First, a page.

Yersiniosis is an infection of the intestines caused by the bacteria (germs), Yersinia enterocolitica or Yersinia pseudotuberculosis . Children may have bloody diarrhea and adults may experience joint pain. For data on yersiniosis in New York City visit EpiQuery .
Anyone can get yersiniosis. However, most cases caused by Yersinia enterocolitis occur in infants and young children, while Yersinia pseudotuberculosis mostly affects persons aged 5 to 20 years.
Yersiniosis is spread by eating or drinking contaminated food or water. The Yersinia germs are found in many animals, particularly swine (pigs). Foodborne infections are often associated with contaminated raw pork and pork products.
Animals are the main source of Yersinia . Wastes from animals may contaminate water, milk, and foods and become a source of infection for people or other animals. The germ has been found in cold cuts, pork chitterlings, raw milk, ice cream, improperly pasteurized chocolate milk, tofu, shellfish, lakes, streams, and wild and domestic animals.
People infected with Yersinia bacteria may have diarrhea, fever, and abdominal discomfort. Symptoms may mimic appendicitis.
Symptoms usually appear within 3 to 7 days after exposure.
Yersiniosis is diagnosed by identifying the Yersinia bacteria in the stool (feces).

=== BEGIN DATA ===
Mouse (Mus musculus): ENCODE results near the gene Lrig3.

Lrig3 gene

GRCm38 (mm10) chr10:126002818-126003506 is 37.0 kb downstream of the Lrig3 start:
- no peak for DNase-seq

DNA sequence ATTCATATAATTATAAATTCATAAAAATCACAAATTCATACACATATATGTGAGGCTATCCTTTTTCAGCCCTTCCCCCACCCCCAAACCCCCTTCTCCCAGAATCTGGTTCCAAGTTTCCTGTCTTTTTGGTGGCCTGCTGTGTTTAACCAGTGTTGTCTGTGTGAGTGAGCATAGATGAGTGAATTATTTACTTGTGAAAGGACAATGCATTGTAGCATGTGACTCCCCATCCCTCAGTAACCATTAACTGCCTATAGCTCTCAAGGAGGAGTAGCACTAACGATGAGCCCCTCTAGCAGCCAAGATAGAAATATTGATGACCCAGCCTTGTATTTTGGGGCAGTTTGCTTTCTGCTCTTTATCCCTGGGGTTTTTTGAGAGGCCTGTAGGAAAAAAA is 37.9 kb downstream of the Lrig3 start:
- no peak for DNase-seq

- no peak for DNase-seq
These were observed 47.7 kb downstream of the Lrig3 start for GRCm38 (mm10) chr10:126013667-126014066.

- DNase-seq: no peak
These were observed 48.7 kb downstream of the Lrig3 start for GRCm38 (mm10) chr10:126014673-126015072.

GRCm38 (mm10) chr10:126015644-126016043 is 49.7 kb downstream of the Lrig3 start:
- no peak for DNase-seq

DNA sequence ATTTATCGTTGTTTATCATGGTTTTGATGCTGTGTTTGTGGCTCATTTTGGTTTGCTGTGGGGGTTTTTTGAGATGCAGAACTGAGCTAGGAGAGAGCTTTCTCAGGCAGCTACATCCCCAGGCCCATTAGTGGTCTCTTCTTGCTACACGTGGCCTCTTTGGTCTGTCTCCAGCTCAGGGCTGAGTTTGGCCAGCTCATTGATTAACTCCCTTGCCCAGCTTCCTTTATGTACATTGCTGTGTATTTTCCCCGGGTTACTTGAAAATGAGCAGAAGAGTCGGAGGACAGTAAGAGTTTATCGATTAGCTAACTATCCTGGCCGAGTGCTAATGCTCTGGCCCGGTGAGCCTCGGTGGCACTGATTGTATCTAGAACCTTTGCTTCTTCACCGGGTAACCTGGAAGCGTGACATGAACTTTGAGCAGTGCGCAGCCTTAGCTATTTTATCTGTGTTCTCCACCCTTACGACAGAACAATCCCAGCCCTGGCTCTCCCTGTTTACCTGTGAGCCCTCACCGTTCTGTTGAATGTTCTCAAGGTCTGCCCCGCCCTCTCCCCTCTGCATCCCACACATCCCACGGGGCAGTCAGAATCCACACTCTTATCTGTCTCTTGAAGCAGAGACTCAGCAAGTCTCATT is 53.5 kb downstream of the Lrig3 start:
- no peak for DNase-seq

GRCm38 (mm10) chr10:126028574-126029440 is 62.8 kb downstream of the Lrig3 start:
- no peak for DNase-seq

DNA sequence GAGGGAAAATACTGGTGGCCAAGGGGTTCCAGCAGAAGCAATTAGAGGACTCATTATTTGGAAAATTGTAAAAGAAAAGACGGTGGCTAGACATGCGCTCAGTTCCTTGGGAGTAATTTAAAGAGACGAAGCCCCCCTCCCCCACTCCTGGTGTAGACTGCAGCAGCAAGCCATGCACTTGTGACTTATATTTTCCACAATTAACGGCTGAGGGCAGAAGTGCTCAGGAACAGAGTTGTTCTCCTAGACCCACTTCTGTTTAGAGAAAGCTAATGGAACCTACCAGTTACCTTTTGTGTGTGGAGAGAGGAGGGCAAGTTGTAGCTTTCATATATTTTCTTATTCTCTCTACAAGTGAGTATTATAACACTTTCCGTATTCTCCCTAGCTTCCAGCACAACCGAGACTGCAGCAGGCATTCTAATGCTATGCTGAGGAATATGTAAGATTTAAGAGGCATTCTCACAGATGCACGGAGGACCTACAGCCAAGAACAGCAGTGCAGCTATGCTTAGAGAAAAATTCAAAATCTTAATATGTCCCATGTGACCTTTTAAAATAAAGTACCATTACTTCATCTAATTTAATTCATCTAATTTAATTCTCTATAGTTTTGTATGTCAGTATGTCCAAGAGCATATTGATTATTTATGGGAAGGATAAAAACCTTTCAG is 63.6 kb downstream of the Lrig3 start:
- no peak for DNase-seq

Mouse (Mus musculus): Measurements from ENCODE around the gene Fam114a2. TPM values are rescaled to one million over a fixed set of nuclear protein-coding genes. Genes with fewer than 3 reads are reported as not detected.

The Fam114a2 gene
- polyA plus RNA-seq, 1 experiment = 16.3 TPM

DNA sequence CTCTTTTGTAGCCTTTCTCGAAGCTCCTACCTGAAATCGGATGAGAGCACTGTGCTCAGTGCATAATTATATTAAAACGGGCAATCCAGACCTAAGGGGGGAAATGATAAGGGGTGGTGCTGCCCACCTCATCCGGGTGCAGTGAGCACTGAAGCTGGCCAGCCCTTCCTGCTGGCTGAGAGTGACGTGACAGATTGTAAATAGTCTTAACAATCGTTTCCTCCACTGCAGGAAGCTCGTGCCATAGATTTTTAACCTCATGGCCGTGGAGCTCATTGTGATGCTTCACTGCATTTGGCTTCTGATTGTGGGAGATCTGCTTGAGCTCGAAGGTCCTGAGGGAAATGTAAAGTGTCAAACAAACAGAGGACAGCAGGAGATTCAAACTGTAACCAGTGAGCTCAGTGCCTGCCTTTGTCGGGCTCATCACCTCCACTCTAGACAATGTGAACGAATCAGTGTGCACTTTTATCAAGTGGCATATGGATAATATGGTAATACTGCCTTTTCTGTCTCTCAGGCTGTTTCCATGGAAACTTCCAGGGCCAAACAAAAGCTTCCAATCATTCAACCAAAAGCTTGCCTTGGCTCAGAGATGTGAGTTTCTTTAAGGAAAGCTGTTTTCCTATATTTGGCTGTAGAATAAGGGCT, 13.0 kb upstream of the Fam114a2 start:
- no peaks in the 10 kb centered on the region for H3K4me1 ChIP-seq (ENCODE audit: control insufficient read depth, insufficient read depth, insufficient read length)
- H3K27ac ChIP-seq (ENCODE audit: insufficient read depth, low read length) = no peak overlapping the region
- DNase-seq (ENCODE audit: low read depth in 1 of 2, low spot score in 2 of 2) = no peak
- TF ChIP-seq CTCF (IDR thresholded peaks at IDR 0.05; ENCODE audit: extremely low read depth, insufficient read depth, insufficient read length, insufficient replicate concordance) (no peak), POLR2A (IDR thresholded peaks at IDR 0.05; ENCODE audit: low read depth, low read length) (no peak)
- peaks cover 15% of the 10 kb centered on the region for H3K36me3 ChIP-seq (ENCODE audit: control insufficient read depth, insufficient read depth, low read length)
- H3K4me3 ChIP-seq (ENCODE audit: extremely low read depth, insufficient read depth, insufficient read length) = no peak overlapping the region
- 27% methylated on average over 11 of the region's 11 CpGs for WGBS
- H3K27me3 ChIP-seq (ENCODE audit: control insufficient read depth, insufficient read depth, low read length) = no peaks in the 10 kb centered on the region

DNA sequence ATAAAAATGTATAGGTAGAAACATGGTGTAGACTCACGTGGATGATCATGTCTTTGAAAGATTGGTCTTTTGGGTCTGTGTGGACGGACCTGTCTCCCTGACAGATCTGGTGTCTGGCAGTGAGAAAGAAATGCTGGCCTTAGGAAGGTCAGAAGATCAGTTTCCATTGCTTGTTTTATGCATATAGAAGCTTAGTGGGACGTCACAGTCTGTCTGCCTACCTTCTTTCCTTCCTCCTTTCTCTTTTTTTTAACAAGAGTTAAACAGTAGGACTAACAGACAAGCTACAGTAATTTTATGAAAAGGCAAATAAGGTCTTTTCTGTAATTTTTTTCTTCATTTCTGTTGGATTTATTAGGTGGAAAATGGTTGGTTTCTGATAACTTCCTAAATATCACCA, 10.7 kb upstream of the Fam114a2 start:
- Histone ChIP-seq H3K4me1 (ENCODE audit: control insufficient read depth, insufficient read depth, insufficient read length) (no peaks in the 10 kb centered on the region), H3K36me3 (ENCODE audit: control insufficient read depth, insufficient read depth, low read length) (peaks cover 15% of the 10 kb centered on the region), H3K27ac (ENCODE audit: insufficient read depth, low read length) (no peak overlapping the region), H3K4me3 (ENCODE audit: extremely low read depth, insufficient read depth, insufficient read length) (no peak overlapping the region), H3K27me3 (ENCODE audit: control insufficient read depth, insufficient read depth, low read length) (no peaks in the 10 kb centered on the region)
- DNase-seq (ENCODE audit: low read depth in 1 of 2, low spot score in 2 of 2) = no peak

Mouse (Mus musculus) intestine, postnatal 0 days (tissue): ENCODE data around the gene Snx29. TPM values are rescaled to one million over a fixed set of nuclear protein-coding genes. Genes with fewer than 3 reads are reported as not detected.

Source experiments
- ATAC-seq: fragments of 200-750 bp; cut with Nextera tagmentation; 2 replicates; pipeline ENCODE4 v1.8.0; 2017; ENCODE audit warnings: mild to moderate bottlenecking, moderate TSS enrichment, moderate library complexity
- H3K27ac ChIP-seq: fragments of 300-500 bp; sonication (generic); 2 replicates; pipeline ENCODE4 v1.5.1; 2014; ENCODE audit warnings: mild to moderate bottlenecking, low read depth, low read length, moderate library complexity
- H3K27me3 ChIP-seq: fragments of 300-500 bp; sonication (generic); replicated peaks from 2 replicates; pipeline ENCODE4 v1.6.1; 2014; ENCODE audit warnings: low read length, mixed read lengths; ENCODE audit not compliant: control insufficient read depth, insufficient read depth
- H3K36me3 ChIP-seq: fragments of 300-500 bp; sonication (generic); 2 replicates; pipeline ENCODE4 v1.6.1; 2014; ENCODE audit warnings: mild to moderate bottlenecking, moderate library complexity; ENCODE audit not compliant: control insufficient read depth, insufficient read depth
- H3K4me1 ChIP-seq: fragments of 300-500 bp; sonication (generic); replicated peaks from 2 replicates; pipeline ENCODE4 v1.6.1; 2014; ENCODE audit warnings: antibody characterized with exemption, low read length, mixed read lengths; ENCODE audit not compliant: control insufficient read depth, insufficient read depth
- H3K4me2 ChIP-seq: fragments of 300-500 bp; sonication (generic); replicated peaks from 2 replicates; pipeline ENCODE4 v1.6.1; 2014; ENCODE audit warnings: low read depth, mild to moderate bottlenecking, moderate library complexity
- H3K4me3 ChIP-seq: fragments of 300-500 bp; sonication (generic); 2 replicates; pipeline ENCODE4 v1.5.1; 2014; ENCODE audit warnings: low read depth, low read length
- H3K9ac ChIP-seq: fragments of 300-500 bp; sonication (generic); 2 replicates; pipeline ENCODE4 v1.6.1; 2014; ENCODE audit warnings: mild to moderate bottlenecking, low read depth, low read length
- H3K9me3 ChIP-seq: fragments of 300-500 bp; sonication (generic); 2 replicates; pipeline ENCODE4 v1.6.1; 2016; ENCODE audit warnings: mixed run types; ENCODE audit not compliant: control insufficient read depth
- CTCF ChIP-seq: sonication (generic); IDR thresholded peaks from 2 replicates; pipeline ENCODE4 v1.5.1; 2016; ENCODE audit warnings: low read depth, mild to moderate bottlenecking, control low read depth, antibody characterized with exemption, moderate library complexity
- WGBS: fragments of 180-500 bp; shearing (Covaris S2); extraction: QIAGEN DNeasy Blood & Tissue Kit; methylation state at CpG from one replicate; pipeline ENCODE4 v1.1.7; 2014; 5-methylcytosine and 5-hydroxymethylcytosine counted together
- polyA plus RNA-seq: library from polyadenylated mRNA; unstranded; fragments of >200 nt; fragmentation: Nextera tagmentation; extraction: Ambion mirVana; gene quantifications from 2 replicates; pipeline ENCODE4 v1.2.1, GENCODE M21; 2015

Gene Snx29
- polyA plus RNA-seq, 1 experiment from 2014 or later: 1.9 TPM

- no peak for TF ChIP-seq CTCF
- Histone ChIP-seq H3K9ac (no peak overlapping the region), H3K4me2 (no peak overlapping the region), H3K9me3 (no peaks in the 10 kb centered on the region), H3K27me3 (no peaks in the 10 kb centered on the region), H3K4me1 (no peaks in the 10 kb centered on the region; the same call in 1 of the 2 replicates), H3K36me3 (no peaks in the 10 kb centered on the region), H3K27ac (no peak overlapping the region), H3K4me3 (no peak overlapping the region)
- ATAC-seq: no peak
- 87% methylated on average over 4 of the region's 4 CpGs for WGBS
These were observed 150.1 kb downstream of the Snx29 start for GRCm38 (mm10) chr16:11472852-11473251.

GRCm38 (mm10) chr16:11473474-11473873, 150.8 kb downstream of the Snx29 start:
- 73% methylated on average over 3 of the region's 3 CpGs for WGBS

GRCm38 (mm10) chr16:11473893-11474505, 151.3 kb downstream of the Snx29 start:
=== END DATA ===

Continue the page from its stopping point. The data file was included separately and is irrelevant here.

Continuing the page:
Yersiniosis may be treated with antibiotics, such as trimethoprim-sulfamethoxazole. Yersinia is generally resistant to penicillin.
Since Yersinia bacteria are in the stool (feces), only people with active diarrhea who are unable to control their bowel habits (e.g., infants, young children, certain handicapped individuals) should be isolated. Most infected people may return to work or school when their stools become formed as long as they carefully wash their hands after using the toilet. Food handlers, health care workers, and children in day care must obtain the approval of the Health Department before returning to their routine activities. This may require follow-up stool testing to be sure that they are no longer infectious.
Keep your food safe from bacteria.
Wash hands often.
Last Updated: March 2012